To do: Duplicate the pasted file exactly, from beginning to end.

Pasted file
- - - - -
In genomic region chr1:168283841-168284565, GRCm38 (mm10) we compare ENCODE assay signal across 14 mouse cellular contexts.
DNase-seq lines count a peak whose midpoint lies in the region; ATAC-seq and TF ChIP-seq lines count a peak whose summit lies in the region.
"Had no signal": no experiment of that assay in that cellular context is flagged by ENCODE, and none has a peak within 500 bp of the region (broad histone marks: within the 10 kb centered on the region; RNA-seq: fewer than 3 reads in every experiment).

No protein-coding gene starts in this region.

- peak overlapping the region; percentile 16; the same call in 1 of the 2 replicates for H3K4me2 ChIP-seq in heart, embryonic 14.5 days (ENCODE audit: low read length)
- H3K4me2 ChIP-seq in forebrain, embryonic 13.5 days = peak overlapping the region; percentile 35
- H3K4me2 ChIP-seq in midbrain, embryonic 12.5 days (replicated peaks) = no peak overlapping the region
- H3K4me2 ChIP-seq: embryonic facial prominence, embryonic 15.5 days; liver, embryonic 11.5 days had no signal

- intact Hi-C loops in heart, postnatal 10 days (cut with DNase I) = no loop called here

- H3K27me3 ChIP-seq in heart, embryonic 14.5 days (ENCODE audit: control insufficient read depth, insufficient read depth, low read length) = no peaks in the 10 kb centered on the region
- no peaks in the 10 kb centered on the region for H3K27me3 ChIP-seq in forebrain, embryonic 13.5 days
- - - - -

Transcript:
In genomic region chr1:168283841-168284565, GRCm38 (mm10) we compare ENCODE assay signal across 14 mouse cellular contexts.
DNase-seq lines count a peak whose midpoint lies in the region; ATAC-seq and TF ChIP-seq lines count a peak whose summit lies in the region.
"Had no signal": no experiment of that assay in that cellular context is flagged by ENCODE, and none has a peak within 500 bp of the region (broad histone marks: within the 10 kb centered on the region; RNA-seq: fewer than 3 reads in every experiment).

No protein-coding gene starts in this region.

- peak overlapping the region; percentile 16; the same call in 1 of the 2 replicates for H3K4me2 ChIP-seq in heart, embryonic 14.5 days (ENCODE audit: low read length)
- H3K4me2 ChIP-seq in forebrain, embryonic 13.5 days = peak overlapping the region; percentile 35
- H3K4me2 ChIP-seq in midbrain, embryonic 12.5 days (replicated peaks) = no peak overlapping the region
- H3K4me2 ChIP-seq: embryonic facial prominence, embryonic 15.5 days; liver, embryonic 11.5 days had no signal

- intact Hi-C loops in heart, postnatal 10 days (cut with DNase I) = no loop called here

- H3K27me3 ChIP-seq in heart, embryonic 14.5 days (ENCODE audit: control insufficient read depth, insufficient read depth, low read length) = no peaks in the 10 kb centered on the region
- no peaks in the 10 kb centered on the region for H3K27me3 ChIP-seq in forebrain, embryonic 13.5 days